Modern Ghana, December 20, 2022
CUTS International Accra, a leading public policy, advocacy and consumer protection organization in collaboration with the National Road Safety Authority (NRSA) and other road transport sector stakeholders have engaged with motor riders popularly called ‘Okada’ riders and all road user, to strictly adhere to road safety measures to reduce road accidents during the Christmas festivities.
Addressing them, at a town hall meeting in Accra, The West African Regional Director, Mr Appiah Kusi Adomako, underscored the need for effective collaboration among all stakeholders to help deal with the triggers of road crashes among motor riders.
“The CUTS International is a research policy think tank, and we have realized that over the last 10 years, there has been an increase in the use of motorcycles in the city of Accra, and this has also resulted in a lot of casualties on the road. We need to tackle this well to save lives,” he said.
Mr Adomako added that while it was difficult to do away with the use of motorbikes because of the way the city had been planned, it was important to create a safer environment for them to move about.
“We condemn them without understanding them. Sometimes, their services become so invaluable that we need them. We should not be hailing them when we need them and condemn them when we do not need them,” he said.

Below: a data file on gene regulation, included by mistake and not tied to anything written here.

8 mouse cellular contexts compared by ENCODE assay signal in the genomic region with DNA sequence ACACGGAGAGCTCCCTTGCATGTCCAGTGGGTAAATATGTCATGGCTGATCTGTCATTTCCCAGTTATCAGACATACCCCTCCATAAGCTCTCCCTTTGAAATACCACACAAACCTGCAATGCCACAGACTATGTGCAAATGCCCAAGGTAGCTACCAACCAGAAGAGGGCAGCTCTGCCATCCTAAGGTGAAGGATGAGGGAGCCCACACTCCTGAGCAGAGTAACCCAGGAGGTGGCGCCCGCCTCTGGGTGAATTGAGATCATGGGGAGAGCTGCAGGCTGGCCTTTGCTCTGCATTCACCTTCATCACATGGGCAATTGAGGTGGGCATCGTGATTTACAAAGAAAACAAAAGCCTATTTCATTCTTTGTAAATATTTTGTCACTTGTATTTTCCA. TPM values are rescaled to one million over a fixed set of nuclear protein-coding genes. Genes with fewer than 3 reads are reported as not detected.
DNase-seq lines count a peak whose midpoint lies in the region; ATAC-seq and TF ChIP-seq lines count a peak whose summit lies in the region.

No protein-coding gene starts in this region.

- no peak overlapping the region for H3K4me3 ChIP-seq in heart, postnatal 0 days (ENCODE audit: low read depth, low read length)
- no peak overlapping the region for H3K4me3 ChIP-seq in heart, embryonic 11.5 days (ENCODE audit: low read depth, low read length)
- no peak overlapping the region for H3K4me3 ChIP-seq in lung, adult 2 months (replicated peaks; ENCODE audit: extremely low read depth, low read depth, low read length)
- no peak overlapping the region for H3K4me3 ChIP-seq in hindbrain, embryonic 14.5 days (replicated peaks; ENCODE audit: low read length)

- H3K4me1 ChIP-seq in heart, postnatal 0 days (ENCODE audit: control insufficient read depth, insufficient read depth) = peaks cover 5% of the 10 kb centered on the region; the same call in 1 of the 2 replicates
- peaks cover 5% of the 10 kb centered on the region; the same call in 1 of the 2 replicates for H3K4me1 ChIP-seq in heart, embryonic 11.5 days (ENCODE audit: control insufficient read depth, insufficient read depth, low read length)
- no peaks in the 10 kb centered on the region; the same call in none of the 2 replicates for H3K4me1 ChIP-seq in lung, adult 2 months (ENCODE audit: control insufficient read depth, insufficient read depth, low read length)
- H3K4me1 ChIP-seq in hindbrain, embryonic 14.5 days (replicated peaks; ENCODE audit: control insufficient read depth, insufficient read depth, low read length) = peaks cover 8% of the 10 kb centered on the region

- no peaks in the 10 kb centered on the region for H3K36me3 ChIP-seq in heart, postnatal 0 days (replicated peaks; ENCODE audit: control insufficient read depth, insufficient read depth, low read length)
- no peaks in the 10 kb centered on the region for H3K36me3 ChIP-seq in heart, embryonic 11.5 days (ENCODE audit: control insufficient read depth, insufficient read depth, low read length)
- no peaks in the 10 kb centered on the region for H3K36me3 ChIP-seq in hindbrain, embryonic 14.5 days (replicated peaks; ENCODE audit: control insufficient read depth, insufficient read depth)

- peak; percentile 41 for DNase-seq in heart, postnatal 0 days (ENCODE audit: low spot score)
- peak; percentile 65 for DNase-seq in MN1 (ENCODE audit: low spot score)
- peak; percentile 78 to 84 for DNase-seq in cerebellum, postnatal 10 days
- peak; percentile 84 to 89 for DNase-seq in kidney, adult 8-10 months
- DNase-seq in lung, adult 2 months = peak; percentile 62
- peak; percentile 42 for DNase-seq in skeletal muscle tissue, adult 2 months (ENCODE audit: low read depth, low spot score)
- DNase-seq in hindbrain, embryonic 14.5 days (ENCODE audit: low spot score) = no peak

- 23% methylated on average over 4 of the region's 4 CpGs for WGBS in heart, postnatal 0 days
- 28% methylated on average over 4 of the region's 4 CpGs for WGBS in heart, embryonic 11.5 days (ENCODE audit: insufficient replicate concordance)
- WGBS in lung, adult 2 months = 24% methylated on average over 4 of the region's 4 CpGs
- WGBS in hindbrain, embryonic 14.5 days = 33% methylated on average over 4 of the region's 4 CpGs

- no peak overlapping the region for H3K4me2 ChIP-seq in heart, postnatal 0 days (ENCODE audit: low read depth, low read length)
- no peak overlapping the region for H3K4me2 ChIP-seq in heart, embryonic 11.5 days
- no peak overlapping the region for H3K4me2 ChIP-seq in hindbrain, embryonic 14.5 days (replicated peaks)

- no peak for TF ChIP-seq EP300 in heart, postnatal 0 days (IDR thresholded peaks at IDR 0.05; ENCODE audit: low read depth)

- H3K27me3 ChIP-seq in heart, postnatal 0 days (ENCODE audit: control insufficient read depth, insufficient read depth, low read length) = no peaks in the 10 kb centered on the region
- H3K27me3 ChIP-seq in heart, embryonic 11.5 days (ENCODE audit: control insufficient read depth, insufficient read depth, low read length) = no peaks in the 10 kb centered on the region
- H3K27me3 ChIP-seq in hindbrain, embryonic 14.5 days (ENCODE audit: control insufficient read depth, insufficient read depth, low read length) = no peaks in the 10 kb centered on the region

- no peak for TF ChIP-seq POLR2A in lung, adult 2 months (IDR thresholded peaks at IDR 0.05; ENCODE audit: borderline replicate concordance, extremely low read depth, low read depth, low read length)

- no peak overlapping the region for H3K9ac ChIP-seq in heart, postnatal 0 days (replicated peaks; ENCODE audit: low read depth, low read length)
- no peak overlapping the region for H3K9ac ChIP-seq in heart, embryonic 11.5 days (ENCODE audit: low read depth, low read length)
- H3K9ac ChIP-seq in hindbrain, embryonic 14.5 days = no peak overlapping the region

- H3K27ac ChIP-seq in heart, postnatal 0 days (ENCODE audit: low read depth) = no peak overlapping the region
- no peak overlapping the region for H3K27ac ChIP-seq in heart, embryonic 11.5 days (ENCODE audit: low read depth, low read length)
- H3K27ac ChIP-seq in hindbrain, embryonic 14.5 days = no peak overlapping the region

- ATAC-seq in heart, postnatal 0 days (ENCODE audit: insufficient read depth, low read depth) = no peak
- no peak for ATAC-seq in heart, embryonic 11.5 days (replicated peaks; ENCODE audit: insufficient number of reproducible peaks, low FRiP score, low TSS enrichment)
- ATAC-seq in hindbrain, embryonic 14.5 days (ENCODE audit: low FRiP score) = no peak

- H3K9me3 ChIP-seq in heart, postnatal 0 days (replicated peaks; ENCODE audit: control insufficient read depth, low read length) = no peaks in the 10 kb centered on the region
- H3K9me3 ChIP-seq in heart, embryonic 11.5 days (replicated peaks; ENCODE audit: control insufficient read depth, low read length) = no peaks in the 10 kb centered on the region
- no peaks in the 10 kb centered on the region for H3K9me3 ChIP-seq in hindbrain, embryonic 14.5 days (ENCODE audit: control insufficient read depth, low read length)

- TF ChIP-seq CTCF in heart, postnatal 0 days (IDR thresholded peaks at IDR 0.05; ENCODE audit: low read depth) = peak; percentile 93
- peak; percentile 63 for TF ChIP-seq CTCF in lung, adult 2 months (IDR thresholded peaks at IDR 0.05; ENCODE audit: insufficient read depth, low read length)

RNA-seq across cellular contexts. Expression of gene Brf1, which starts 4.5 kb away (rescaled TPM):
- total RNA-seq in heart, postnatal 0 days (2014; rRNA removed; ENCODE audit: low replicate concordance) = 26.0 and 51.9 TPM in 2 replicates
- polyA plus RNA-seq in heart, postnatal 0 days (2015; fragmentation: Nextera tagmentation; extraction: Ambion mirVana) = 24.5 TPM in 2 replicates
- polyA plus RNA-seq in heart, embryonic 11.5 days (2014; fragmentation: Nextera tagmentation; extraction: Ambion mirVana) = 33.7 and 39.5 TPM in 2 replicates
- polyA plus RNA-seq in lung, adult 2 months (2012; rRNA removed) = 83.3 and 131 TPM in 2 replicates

In a presentation, the Director, Planning and Programmes at the NRSA, Daniel H.Wuaku, said the intensification of education for motorcycle riders was crucial as records at the authority had shown that 98 per cent of motor bike users suffered injuries during accidents.
Mr Wuaku said the increasing use of motorcycles in the country had been motivated by rising urbanization, unregulated motorcycles usage, relatively cheaper cost of motorcycles and reduced mobility because of traffic congestion.
He noted that although the use of motorcycles had helped to fill a gap in the transport space, the increasing spate of crashes and fatalities involving motorbikes coupled with environmental pollution and traffic management issues were of grave concern.
The Director of Education, Research and Training at the Motor Traffic and Transport Division (MTTD) of the Ghana Police Service, Chief Supt Alexander Obeng, explained that the introduction of the Police Action against Rider Indiscipline (PAARI), by the police, for example, was yielding good fruits as issues of indiscipline among motorcycle riders had started reducing.
“They work with digital camera and scanners to gather evidence on the activities of motorcycle users,” he said. He urged motorbike riders to adhere strictly to traffic regulations, especially as the Christmas season approached.
He said the police administration had deployed designated officers under the PAARI initiative to enforce discipline among motorcycle riders at targeted hotspots for road crashes in Accra and other parts of the country.
For his part, the Public Relations Officer of the Ghana Motor Riders Association, Pascal Sitsoafia Quarshie, called on members of the public to stop the negative perceptions they had about motor riders.
He said instead of condemning them, efforts should rather be made to mainstream motor riding into the country’s transport system.
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